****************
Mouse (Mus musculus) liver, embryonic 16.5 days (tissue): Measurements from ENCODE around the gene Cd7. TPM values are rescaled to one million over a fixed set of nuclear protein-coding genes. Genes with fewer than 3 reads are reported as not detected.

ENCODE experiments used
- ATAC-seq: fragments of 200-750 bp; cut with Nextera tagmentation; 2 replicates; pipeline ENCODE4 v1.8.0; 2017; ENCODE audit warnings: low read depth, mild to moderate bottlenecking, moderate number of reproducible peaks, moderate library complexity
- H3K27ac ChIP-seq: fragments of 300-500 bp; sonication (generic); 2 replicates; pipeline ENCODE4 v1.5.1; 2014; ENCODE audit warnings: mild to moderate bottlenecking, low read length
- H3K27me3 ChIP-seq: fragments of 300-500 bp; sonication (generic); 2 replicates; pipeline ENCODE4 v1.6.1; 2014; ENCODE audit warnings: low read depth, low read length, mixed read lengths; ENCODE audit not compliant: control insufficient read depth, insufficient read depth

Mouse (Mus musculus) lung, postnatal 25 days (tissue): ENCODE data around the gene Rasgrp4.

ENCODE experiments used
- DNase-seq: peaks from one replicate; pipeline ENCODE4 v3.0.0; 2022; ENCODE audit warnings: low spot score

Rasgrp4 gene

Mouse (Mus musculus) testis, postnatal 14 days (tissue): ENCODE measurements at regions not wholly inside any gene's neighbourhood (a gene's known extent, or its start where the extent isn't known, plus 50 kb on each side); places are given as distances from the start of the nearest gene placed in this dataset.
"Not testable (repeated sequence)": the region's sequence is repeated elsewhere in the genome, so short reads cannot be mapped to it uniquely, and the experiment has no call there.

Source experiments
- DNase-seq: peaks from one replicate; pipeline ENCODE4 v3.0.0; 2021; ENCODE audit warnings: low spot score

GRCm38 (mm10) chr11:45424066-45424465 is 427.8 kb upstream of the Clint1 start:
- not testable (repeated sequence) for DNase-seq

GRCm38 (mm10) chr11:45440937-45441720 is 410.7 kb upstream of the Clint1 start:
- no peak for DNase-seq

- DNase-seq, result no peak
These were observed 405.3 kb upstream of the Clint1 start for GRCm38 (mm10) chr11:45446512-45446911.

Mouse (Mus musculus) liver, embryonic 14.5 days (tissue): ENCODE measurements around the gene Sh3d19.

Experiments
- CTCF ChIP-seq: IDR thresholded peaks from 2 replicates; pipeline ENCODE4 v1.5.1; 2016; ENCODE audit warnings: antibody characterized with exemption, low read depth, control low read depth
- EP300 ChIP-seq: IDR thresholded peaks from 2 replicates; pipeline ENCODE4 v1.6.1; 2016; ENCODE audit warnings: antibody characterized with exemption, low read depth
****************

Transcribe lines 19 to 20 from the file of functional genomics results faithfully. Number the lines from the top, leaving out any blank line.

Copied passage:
These were observed 405.3 kb upstream of the Clint1 start for GRCm38 (mm10) chr11:45446512-45446911.

Mouse (Mus musculus) liver, embryonic 14.5 days (tissue): ENCODE measurements around the gene Sh3d19.